Bowling: The classic family fun that could earn a bit of cash

The hidden benefits, advantages and opportunities available to league bowlers


Via ginnerobot/openverse.

Dean Reyes arrived on a windy Thursday night. “This is a business trip,” he said, equipped with his own shoes and bag, listening to music and ready to practice before his competition with his weekly consistent warm up routine.

With his custom finger grips that distribute the weight of a reactive 14-pound bowling ball evenly across the palm of his hand to allow for comfort and consistency, he steps on the approach and begins to practice.

He secured straggling pins and was picking up devious splits. Building up kinetic energy across 40-feet of buffered oil that burns out, drives into the wooden floor and creates echoing contact with the pocket, shattering the pin structure. A sonic boom rings throughout the other 55 lanes and adds thunder to a rainless night. Strike. 

Reyes is relaxed, breathing steadily while high-fiving opponents and teammates. He waits for the cycle to return his bowling ball. He doesn’t just keep one.

“Untitled” by Eduardo Saldana.

As a day job, Reyes is the store owner of Kingpin Pro Shop, adjacent to Bowlero’s West Covina bowling alley location and has competed in bowling for over 18 years in his share of tournaments, 3-6-9, sidepots, brackets and bingos. 

He had earned more money from bowling than he would like to publicly disclose. He shows no sign of stopping. He enjoys his time with his teammates and takes pride in competing. Without using the oversized house balls or shoe rentals from the bowling center, he comes equipped and ready to go with his own bowling swag.

Reyes feels calm adapting to whatever the situation entails and exerts that same relaxed feeling within his daily persona. He has battled against unpredictable oil patterns that could change ever-so-slightly after every bowler. 

Producing a strike does not stem from random variables and unpredictable conditions from lane to lane, alley to alley. Understanding the approach, oil pattern, and what specific type of ball to use is all part of the preparation. Everything within Reyes’ arsenal serves a unique responsibility.

“Hell yeah it matters. If I threw one of those hollow ass plastic balls with my form, it would go right in the gutter,” Reyes said. “It’s all about adjusting and adapting.” 

Not having the proper equipment could make or break an important frame, which may opt out of a chance to win hundreds or thousands of dollars. Every throw must be calculated.

I have worked at the front desk of the Bowlero in West Covina since August 2021 and have seen every different type of person bowl casually and competitively. Every approach, preferred weight and throwing style is unique to each individual’s taste.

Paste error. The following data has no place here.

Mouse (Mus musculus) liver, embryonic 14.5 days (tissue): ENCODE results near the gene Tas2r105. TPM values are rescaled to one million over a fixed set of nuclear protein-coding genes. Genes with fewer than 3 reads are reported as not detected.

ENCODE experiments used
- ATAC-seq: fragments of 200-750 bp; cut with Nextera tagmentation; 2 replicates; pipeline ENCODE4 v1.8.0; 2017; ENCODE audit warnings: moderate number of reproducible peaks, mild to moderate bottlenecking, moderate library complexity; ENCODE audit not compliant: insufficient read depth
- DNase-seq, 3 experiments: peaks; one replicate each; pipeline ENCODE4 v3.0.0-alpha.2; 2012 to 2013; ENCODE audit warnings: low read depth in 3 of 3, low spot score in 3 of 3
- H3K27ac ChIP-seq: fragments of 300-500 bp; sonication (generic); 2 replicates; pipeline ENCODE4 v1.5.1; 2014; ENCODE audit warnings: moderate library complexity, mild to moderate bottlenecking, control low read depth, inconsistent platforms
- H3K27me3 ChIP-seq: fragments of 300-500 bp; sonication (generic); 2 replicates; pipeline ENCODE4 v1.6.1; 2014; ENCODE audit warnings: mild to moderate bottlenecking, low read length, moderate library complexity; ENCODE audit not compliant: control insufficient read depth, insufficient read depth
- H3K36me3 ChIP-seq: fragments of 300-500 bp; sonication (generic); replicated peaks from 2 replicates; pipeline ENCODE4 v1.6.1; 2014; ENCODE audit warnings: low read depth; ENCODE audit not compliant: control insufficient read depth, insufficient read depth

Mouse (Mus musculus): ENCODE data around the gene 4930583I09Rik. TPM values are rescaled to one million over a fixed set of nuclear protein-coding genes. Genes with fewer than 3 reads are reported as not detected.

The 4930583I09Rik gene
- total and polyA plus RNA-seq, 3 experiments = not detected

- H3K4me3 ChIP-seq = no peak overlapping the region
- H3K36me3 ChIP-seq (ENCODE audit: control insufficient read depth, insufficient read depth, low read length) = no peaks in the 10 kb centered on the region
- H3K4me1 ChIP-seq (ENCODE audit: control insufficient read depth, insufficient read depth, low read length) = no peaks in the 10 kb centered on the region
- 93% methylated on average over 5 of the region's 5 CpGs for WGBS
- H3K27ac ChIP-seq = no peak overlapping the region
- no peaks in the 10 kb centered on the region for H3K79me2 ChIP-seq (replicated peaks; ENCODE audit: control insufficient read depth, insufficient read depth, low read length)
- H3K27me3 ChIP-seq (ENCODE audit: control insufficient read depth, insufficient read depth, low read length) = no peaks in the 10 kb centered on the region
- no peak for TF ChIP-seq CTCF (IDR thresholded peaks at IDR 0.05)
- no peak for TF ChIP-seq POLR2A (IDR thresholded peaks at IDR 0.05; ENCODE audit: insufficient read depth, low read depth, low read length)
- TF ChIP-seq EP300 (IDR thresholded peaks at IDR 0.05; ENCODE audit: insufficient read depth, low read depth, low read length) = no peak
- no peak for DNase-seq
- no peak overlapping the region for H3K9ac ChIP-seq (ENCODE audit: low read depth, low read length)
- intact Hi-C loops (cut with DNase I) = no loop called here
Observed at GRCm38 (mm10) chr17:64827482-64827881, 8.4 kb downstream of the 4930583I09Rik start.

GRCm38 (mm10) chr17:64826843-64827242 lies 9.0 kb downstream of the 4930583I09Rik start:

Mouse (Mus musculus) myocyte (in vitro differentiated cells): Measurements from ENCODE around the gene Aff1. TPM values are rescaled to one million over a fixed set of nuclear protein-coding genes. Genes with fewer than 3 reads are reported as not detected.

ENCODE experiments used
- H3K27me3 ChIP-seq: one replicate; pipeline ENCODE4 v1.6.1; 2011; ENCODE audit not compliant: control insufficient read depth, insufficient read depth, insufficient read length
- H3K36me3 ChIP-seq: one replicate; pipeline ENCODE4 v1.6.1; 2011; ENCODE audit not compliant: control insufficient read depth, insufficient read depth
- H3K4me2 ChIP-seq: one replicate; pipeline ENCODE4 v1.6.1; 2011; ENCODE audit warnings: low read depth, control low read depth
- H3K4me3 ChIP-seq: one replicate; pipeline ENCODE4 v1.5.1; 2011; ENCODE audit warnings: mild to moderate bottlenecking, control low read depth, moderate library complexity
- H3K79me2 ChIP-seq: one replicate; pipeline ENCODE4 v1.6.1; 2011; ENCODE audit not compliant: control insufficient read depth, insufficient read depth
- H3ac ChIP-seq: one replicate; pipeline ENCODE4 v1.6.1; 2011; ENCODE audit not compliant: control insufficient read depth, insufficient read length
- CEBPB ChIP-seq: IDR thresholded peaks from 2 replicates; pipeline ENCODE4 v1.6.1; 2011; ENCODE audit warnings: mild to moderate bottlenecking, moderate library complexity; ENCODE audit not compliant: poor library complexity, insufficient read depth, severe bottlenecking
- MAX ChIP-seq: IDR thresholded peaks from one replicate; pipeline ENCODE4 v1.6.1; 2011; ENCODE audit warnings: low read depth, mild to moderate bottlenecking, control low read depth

All of the highest-earning bowlers of all time had to have started somewhere. A victory in a Professional Bowlers Association tournament could win first place a whopping $20,000, all seemingly just for rolling a ball. Any casual bowler physically able to hold, throw or push a bowling ball, can get started and join a league.

“Untitled” by Hadi Yassine.

All leagues are bowled in a three-game format and provide members with two free games each week. Lanes are guaranteed by the center to be oiled, cleaned and maintained before each competition to increase consistency and bowler satisfaction.

Additionally, league bowlers are entitled to two free games to practice their skills, 20% discount off food and nonalcoholic beverages and a special menu only league bowlers can order from using their individual phone number at any Bowlero within the U.S. Leagues have meetings before the first game of the season to discuss rules with the league president, secretary and team captains. Anyone interested is able to compete in any bowling league after signing up and agreeing to pay their league fees weekly. 

The first step is deciding on creating a team or joining one.

The next step is choosing the type of league.

Social, practice, junior and senior leagues operate by seasons and off seasons which range anywhere from five to 18 weeks until completion. Social leagues like KR in the Bag or 5 for $75 offer short seasons and an affordable league fee ranging from $15 to $20 each week. 

Upon completion of the league, competitors are gifted with free bowling shoes, a bowling ball and bag; all available to custom sizing in order to create a more personalized fit.

Practice leagues such as Can’t Believe Its Not Gutter grant six extra free games each week, totalling to right free games at a league members disposal. Minors are not allowed to bet on themselves for money, but instead play toward scholarships and grants within the junior leagues. Seniors typically bowl early mornings, accompanied with discounted coffee, complimentary water and old-time hits like Jerry Lee Lewis’s song “Great Balls of Fire!”